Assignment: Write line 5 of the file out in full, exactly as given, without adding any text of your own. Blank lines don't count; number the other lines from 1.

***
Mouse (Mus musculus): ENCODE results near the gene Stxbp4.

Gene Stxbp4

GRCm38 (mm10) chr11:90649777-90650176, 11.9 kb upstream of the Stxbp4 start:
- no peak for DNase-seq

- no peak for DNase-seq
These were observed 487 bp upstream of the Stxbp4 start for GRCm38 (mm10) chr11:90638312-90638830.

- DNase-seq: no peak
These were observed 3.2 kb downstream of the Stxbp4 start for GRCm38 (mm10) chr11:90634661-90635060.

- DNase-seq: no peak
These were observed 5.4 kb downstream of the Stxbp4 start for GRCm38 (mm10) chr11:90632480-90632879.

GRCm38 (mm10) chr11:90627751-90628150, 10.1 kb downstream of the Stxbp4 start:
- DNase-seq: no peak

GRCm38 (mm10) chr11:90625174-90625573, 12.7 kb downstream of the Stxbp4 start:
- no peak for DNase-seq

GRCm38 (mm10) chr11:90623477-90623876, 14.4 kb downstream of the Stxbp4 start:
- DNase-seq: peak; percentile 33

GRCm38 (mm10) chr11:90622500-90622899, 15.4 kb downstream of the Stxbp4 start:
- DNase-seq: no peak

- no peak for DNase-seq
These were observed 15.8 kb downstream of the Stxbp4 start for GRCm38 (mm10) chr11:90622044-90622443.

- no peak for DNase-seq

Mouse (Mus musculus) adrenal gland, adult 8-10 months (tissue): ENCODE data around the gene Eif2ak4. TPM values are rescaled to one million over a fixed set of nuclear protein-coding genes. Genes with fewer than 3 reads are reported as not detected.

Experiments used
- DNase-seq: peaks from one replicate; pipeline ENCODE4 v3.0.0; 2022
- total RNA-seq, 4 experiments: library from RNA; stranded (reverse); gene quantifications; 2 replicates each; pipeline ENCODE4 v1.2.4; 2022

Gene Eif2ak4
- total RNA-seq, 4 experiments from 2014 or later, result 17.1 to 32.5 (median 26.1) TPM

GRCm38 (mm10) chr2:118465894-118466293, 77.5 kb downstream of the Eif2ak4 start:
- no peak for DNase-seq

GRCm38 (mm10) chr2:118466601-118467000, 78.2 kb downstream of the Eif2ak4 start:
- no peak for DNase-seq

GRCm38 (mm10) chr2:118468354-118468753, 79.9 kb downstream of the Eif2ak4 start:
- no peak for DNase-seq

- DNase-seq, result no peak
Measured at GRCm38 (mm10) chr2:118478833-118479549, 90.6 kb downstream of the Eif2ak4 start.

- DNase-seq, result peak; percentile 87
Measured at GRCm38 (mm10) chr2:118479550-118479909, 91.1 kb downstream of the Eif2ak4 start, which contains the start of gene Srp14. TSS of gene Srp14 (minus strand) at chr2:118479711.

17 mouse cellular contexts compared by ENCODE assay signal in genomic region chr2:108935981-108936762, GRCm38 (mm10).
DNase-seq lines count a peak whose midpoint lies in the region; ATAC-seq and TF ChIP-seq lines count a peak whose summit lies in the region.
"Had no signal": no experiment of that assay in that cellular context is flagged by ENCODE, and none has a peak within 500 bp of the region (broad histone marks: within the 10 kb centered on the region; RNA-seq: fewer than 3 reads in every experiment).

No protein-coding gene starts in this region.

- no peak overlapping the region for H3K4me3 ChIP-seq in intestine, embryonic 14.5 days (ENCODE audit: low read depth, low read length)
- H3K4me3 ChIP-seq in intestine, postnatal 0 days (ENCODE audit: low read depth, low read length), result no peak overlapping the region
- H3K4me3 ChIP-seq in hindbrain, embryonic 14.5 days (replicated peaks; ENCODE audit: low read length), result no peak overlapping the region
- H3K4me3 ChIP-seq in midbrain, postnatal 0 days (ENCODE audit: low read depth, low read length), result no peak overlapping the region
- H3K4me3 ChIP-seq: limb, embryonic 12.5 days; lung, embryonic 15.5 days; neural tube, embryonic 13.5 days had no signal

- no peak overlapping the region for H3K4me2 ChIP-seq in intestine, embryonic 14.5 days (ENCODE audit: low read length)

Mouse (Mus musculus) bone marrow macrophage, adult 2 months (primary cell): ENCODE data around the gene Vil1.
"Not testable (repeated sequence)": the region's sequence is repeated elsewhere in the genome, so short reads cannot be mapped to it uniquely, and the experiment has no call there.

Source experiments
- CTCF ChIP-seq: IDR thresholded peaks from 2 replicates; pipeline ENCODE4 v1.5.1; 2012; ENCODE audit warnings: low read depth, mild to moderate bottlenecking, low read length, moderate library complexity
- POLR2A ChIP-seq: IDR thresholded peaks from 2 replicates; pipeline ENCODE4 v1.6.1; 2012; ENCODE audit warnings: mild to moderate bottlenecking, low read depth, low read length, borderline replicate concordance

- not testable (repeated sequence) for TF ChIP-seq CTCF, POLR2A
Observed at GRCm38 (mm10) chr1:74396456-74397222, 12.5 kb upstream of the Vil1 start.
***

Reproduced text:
- no peak for DNase-seq